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Ten Things about Divorce

Somerset Divorce Lawyer

Ten Things You Should Know About Divorce

1. DIVORCE IS AN ECONOMIC TRANSACTION.

During a divorce, a couple must resolve their economic relationship, including distribution of property they acquired during the marriage and setting appropriate alimony and child support obligations. They must also fix a parenting plan that addresses access to their children and custodial rights, or the Court will decide these issues for them.

2. ADDRESS YOUR EMOTIONS.

Strong emotions anger, grief, sadness, hostility, even denial are regular ingredients in every divorce. These many emotions of divorce are the key reasons the divorce process can be so unpredictable, lengthy and costly. Professional counseling even a small amount of it, before, during or even after the divorce process, can help the participants of divorce get through it.

3. LETTING YOUR EMOTIONS DRIVE YOUR DECISIONS MAKE YOU POORER IN THE LONG RUN.

To the extent that spouses allow their emotions to effect their decision making in a divorce, they will enrich their lawyers and impoverish themselves. Litigants must approach the end of their marriage as a business proposition that requires an equitable sharing of assets and appropriate assessment of support rights and obligations and implementation of a parenting plan that recognizes each parent is entitled to continue a relationship with the children and, most importantly, that their children need both of them.

4. THE COURTS GENERALLY DON’T CARE WHO IS AT FAULT.

New Jersey has a no fault and fault grounds for divorce. The reason that you state for filing for divorce in your divorce papers extreme cruelty or no fault separations, for example are usually accepted at face value by the court. The court normally does not care who or what was responsible for breaking up the marriage. (That was not the case 30 years ago, prior to the passage of no fault divorce laws; back then some judges used to lecture spouses about the need to keep the marriage together, and occasionally judges would deny a divorce request). Still, marital misconduct may be relevant with respect primarily to parenting issues.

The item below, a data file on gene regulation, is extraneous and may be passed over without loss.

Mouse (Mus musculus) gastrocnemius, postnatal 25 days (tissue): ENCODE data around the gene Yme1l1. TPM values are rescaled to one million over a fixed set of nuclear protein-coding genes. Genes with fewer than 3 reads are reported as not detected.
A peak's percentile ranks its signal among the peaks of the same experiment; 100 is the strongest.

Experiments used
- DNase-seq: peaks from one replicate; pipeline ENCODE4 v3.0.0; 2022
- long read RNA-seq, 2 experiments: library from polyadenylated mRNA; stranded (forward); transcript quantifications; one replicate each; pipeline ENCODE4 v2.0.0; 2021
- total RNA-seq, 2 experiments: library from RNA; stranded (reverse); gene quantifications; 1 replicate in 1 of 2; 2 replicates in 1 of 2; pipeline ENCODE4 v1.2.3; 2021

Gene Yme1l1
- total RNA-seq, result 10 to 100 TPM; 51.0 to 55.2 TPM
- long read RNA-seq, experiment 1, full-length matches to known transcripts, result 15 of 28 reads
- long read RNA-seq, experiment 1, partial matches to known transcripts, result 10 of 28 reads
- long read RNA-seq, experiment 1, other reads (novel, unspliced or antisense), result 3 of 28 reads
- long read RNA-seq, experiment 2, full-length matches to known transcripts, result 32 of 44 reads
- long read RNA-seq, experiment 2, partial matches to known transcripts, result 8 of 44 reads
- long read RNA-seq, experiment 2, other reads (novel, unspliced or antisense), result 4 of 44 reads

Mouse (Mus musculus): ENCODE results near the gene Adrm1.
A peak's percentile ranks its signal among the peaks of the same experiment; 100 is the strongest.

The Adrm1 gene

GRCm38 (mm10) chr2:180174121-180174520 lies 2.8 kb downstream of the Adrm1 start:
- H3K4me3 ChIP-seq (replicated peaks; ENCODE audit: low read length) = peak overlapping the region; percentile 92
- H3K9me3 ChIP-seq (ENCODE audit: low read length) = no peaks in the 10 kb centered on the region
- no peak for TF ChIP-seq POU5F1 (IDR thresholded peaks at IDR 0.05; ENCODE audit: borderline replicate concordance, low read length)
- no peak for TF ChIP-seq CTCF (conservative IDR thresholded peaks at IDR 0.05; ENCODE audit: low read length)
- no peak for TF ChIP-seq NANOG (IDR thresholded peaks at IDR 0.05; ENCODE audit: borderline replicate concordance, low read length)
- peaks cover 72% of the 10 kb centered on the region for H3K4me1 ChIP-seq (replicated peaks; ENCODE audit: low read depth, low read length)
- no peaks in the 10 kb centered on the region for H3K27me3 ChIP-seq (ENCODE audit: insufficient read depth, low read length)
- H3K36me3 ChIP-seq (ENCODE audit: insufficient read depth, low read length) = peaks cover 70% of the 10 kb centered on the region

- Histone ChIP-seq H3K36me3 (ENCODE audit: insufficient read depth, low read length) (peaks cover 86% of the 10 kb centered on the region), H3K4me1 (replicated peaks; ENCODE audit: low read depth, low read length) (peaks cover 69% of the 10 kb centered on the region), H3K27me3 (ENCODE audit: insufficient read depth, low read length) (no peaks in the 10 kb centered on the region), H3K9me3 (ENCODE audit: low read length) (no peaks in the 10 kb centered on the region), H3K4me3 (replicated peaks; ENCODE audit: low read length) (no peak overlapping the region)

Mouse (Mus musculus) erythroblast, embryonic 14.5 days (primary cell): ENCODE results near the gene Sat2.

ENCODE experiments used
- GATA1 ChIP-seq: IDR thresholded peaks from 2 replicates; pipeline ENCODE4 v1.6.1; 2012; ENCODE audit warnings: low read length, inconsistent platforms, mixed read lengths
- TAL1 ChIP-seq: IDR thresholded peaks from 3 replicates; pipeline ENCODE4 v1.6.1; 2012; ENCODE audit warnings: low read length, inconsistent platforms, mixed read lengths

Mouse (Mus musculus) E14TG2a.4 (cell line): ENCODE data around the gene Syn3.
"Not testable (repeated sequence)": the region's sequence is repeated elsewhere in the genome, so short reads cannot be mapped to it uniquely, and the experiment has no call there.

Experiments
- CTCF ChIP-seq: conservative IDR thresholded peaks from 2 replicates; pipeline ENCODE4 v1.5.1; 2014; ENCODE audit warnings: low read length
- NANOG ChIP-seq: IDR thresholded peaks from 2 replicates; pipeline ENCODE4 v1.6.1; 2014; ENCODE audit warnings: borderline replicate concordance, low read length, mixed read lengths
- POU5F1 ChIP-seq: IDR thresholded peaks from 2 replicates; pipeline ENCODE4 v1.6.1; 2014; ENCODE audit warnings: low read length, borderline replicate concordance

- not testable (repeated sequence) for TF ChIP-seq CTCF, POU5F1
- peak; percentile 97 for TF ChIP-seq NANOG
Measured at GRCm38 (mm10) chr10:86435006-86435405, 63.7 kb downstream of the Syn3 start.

5. GOOD COUNSEL IS ESSENTIAL NO COUNSEL IS FOOLISH.

While it may be tempting to try to avoid the expense of representation, virtually no one not counting counselors or even judges recommends that you enter into the divorce process without the advice or representation of a reputable attorney. The good attorney will recognize the important issues of a divorce quickly and intelligently and help you focus on and achieve the results you both want and need, consistent with the parameters within the system or the judge assigned to your case. Having no representation or advisor especially when substantial assets are involved is widely regarded as just plain foolish.

6. “DIGGING IN YOUR HEELS” ALWAYS COSTS MORE.

It may sometimes be worth it, but a large amount of time and expense goes into the divorce process when two sides refuse to communicate on basic issues.

7. A COUNTY SEMINAR MANDATORY.